Wallace Stevens

(Literary Masterpieces, Volume 15)

Whether Wallace Stevens should be considered America’s foremost twentieth century poet remains open to critical conjecture, the kind of deliberation that affects the average person not one whit. Undeniably, his work looms large, precursor with whom any serious later poet must contend if, as Harold Bloom would assert, that later poet is to claim supremacy in our poetic affections. Certainly his work presents the complexity, subtlety, and originality one expects from a great poet whose vision encompasses the philosophical concerns of the age. Undoubtedly, Stevens’ versatility and craftsmanship with language remain unparalleled among modern poets. Together, these qualities gain Stevens high esteem among students of poetry, although they impress most people not at all.

As a matter of fact, what most impresses people even aware of the name Wallace Stevens is that he was a somewhat unpoetic figure for a poet, being a businessman-lawyer for an insurance company. Such incongruity disturbs expectations, calls to question the system of values usually associated with poets, and makes one wonder about the sincerity of the poetry. The poetry, furthermore, seems too complicated, beyond average comprehension, and generally inaccessible given the degree of effort the average person will expend to read a poem, much less understand it. In sum, then, Wallace Stevens raises a great many questions about the notion of what a poet is.

He does this even for students who admire his work and try to come to terms with it. They ask how the creator of works such as Harmonium could possibly spend his days in the mundane chores of the insurance business, how he could hold in mind simultaneously legal matters, financial matters, and the sublime matters of art and imagination. Drawn into the beauties of wordplay and intricate rhythms, they question from whence came the inspiration—not the insurance business, they assume. Their questioning has not been eased to any great degree by Stevens, who seemed to make a real effort to separate his public poetic life from his private personal and business lives. At only a few points in the great body of Stevens’ work does any sense of the poet as personage come through in any but shadowy images. In fact, more often than not, the reader will find himself mislead by suggestions of who the poet is. Stevens wanted this; perhaps it would be more accurate to say he needed to create the false images to preseve himself. Students, of course, are left shaking their heads in wonder at the seeming conflict.

Wallace Stevens: A Celebration should disabuse and educate those literary purists who persist in the romantic notions of what constitutes a poet, for here, the reader has a collection that does more than enough to explain why Wallace Stevens was who he was. Combining biography and literary criticism, the volume reveals the poet’s many sides. Wilson Taylor states the matter aptly when he says, “Stevens was truly a diamond of many facets.” Continually the book shows the quotidian concerns that fill a life, even the life of a supremely talented poet whose primary passion was poetry and other literary achievements. Selected letters to Wilson Taylor, for instance, show Stevens dealing with the world in ways everyone must, as he orders boxes of prunes and apricots for the winter, sends payment for a book Taylor purchased for him, and laments problems with having a geneology drawn up by a woman who never did finish.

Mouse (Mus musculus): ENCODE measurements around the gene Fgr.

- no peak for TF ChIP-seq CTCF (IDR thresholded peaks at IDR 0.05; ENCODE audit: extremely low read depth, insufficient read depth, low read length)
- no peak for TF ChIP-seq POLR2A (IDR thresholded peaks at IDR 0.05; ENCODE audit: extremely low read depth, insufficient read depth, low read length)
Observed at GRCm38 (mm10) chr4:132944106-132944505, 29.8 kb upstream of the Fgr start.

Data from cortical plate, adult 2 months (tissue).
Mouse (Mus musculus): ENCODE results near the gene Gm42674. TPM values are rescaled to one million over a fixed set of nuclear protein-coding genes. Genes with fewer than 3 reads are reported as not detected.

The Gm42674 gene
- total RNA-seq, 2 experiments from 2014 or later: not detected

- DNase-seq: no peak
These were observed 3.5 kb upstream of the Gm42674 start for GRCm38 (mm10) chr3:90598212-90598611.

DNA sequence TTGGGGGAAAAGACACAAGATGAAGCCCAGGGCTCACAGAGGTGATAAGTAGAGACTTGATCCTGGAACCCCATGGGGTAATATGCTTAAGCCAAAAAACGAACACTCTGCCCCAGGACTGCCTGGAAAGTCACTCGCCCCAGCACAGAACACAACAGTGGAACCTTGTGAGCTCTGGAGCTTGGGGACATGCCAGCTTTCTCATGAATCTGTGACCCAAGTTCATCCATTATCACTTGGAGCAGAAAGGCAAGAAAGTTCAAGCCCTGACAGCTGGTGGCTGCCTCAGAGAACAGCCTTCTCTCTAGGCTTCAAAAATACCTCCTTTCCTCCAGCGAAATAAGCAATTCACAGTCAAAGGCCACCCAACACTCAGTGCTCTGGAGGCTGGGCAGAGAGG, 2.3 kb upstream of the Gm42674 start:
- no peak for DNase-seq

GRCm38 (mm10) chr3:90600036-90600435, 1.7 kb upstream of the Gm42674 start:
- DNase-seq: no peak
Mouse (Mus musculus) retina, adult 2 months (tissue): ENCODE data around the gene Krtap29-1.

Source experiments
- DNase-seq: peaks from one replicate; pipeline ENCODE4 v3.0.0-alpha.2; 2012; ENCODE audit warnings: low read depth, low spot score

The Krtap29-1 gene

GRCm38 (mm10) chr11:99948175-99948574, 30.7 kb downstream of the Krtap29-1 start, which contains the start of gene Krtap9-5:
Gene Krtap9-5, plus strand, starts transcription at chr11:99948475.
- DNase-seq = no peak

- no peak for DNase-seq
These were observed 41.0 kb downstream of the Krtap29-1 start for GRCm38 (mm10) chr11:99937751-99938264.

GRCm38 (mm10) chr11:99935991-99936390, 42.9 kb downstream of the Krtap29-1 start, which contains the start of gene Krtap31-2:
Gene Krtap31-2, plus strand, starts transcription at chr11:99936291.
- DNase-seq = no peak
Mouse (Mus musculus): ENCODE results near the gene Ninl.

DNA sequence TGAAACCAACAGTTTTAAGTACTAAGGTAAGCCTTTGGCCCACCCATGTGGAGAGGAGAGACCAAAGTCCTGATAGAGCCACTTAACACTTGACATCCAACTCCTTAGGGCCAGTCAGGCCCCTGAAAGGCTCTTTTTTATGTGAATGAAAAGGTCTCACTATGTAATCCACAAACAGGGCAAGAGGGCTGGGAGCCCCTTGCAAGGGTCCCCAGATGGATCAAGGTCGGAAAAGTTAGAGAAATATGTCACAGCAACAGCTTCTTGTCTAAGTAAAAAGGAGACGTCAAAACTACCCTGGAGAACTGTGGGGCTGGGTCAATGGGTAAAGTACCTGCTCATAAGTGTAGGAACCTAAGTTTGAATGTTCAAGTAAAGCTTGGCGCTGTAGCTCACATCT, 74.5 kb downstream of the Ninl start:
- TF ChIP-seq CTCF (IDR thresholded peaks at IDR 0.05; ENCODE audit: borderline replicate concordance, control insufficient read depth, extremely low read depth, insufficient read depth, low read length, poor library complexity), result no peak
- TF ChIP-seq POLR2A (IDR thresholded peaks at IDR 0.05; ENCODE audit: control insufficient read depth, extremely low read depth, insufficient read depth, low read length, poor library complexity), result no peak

A biographical piece by Taylor describes Stevens’ duties for the Hartford Accident and Indemnity Company as a surety lawyer. Taylor speaks of the relationships Stevens had with coworkers and subordinates, the witty and humane way that he handled daily life at the office. One gets the impression from these passages that the whole man was always present in every instance, pursuing a consistent course of action and essentially untroubled by what seems from the outside to be a bifurcation. As Taylor points out, Stevens’ life as a corporate executive was only a means to an end, the end being a comfortable life for his family and the opportunity to write poetry without financial hardship’s constant distraction. Taylor recalls that Stevens only rarely mentioned his poetry but that he found ample release for his wit within the demands of meetings, correspondence, and personal conversation. Socially, he loved business lunches and dined with a wide range of acquaintances, especially while in New York, where company...

(The entire section is 1835 words.)